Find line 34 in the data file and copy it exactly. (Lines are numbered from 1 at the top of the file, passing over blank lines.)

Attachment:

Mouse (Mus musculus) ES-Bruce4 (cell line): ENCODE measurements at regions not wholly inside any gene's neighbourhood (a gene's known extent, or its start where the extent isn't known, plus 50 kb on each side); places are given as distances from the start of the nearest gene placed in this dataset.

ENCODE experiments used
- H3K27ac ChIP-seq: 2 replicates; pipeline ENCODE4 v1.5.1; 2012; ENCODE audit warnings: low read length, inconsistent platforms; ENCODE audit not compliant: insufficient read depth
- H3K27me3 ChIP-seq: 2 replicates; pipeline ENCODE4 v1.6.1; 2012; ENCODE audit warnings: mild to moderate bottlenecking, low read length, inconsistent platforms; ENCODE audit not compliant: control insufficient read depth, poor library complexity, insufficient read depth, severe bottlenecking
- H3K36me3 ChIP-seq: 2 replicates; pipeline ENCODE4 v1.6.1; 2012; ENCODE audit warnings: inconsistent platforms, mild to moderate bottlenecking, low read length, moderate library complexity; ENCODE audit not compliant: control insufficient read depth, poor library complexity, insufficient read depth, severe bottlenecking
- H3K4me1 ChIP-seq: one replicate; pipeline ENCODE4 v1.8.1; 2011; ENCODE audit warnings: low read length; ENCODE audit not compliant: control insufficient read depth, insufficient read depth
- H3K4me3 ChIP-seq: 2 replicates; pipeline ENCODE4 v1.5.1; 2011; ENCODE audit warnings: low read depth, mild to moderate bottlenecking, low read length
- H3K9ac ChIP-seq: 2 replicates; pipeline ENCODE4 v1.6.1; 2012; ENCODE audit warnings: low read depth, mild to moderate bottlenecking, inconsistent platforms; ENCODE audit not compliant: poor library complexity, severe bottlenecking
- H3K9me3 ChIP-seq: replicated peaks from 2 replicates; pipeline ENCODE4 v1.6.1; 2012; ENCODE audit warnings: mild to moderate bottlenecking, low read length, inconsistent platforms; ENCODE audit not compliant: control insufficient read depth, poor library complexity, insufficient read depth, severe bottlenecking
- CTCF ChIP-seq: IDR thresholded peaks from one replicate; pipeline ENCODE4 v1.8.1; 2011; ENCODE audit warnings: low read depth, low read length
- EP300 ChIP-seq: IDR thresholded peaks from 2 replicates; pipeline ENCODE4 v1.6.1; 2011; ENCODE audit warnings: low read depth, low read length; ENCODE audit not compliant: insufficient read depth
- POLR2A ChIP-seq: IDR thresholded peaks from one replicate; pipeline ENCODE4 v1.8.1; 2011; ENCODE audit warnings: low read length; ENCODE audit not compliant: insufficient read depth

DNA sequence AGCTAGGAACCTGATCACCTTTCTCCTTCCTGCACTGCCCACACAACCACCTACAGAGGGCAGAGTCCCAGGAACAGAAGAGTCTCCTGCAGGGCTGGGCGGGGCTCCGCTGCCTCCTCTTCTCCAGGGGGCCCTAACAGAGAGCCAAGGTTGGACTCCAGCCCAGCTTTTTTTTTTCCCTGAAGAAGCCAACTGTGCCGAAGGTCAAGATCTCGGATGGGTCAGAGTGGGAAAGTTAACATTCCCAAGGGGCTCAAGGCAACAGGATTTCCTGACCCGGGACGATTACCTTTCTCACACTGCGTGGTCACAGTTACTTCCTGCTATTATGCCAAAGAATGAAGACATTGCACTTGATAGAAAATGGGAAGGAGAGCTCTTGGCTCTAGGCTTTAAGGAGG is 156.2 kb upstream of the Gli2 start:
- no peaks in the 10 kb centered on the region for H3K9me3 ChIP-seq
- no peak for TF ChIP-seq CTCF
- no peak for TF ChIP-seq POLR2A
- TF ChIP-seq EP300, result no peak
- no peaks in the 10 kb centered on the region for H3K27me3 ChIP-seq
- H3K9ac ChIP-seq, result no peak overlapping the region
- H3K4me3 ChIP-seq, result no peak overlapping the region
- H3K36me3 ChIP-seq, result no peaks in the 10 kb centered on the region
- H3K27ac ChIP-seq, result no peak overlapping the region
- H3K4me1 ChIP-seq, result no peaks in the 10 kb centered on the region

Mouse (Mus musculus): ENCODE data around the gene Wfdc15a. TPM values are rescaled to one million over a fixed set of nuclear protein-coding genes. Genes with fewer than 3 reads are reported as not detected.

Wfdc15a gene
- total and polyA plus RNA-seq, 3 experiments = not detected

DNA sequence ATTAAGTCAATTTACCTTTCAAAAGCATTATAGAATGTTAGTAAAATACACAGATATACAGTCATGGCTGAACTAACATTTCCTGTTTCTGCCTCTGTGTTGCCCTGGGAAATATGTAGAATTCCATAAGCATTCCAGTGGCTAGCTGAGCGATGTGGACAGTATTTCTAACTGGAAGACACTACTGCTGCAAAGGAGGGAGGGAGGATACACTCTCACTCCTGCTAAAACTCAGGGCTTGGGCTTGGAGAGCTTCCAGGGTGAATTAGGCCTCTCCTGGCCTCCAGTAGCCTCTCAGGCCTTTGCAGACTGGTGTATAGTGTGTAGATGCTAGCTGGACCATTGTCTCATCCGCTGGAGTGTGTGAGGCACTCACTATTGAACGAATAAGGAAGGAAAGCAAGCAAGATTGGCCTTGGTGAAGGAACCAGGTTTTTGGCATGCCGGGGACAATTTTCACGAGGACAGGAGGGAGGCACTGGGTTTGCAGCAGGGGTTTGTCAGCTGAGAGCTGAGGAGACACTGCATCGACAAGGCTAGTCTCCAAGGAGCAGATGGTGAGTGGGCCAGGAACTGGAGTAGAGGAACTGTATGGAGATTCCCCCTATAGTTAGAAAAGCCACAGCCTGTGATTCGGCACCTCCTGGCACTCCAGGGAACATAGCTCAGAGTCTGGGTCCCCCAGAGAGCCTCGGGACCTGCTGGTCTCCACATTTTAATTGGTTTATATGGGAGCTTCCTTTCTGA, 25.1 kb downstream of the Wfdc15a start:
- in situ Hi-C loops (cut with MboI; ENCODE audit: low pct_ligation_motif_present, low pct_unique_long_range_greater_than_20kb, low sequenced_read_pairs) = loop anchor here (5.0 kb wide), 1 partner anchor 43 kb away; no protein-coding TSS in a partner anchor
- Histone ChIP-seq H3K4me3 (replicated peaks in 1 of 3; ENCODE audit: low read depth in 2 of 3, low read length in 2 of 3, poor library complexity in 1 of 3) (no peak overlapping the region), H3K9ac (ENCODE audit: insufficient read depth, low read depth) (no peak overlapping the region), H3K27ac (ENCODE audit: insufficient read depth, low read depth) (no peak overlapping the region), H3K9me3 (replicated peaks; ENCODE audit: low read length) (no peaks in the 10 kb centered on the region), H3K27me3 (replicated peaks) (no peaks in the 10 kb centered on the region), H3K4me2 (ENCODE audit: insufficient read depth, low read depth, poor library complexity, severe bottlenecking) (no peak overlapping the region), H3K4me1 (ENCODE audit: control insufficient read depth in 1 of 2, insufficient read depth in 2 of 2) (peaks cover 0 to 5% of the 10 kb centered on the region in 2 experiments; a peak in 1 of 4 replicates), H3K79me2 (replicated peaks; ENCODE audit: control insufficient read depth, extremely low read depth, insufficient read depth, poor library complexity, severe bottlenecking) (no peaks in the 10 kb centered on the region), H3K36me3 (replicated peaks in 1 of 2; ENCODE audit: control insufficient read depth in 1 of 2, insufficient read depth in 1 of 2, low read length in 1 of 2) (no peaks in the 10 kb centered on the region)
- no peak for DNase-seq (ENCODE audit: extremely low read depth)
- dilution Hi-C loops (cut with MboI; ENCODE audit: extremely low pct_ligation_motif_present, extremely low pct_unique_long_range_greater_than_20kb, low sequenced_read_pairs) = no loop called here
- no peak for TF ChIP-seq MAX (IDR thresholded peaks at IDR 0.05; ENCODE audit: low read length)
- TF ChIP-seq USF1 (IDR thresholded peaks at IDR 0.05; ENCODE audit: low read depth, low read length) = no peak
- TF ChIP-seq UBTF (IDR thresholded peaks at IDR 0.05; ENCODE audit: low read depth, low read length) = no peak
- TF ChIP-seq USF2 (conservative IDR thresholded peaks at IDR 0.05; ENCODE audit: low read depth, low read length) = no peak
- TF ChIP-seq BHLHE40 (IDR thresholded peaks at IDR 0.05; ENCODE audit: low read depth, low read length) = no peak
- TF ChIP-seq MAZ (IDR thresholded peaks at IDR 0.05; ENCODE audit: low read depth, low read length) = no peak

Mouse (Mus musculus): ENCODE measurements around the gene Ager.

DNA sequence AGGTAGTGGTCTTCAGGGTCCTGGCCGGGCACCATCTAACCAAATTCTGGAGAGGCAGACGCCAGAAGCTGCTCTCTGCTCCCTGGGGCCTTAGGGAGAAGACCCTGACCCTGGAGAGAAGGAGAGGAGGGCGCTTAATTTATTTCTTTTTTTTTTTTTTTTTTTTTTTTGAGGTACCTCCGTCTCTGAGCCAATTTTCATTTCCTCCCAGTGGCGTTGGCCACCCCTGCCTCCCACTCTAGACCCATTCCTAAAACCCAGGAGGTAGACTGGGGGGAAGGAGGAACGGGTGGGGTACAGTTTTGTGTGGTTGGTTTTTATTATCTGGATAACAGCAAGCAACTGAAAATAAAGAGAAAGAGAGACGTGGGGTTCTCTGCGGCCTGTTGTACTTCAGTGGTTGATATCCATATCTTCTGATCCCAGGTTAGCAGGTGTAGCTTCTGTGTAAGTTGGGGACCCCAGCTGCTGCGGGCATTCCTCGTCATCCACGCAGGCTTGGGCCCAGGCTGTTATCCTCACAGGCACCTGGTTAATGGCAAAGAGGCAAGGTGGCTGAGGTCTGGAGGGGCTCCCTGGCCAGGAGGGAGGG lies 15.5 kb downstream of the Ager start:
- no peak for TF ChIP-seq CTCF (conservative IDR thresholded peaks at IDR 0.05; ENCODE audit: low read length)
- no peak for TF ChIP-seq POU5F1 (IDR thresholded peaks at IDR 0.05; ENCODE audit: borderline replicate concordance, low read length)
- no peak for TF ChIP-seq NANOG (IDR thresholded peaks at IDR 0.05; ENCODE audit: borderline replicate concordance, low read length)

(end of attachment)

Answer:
- TF ChIP-seq UBTF (IDR thresholded peaks at IDR 0.05; ENCODE audit: low read depth, low read length) = no peak